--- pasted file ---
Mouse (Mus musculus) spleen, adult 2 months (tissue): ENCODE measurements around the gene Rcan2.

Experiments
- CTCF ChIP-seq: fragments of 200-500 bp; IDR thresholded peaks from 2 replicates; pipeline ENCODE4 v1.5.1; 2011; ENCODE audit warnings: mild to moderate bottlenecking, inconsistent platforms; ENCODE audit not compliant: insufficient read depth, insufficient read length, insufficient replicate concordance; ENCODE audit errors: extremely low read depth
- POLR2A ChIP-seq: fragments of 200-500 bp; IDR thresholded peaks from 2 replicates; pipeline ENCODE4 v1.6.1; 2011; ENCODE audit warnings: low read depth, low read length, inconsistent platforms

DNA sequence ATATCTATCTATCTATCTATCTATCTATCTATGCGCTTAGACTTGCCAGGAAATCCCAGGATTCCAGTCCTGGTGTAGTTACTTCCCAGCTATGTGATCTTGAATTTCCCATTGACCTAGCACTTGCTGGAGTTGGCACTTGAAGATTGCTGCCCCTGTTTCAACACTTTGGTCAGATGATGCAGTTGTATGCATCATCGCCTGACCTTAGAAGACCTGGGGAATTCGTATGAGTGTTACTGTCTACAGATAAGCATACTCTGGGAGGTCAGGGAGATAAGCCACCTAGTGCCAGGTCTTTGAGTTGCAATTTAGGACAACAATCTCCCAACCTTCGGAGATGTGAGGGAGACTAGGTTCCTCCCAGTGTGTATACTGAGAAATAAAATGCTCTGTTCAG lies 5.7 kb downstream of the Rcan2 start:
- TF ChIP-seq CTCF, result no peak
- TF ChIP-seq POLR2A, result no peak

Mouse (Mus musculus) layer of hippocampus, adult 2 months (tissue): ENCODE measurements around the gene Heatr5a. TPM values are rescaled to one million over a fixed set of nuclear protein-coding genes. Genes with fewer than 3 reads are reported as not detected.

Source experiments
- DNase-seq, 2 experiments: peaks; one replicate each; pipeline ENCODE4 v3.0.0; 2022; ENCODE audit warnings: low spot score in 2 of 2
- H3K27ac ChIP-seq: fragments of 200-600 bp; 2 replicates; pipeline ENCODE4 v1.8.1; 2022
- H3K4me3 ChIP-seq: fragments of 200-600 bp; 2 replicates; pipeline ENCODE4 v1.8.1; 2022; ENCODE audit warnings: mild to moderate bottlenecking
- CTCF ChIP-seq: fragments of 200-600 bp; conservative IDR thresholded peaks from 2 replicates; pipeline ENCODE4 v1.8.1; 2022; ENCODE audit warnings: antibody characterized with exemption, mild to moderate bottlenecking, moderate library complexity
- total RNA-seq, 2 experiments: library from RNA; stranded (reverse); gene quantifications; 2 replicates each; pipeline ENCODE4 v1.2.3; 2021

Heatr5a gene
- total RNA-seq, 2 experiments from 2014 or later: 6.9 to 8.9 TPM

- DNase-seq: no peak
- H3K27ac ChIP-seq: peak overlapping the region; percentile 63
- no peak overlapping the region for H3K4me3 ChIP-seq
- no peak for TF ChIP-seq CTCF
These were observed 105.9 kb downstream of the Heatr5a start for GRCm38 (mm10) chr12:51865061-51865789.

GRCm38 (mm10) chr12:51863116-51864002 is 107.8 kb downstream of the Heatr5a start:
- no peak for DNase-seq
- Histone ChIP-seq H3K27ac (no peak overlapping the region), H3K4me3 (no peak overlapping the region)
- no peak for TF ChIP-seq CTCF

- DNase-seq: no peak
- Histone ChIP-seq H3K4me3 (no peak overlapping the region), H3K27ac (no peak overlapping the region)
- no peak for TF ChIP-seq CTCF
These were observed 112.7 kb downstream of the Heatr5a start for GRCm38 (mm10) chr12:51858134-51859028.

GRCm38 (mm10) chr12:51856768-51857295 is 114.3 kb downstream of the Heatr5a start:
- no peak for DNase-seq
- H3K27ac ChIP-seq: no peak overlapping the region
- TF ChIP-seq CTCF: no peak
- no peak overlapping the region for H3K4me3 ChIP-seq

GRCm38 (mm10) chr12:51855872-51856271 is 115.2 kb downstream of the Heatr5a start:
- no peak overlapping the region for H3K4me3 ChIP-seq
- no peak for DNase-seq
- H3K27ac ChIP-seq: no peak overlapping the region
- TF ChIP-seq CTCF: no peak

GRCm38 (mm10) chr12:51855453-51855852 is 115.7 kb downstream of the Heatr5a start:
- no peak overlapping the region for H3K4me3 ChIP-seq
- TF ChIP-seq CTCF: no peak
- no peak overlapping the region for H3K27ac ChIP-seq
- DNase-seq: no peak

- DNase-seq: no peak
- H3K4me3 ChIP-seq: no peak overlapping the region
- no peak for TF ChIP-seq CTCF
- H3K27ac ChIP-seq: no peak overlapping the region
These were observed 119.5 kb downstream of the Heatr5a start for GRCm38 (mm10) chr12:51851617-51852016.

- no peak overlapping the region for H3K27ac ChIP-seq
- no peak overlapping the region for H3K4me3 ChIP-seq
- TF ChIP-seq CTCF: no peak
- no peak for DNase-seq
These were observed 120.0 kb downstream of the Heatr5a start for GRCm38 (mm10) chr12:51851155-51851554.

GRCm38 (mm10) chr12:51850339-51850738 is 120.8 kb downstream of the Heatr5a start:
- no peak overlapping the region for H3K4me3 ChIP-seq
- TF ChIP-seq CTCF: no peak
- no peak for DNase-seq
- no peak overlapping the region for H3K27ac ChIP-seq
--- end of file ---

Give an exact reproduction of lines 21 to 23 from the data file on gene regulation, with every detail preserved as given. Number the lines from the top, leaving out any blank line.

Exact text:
These were observed 105.9 kb downstream of the Heatr5a start for GRCm38 (mm10) chr12:51865061-51865789.

GRCm38 (mm10) chr12:51863116-51864002 is 107.8 kb downstream of the Heatr5a start:
- no peak for DNase-seq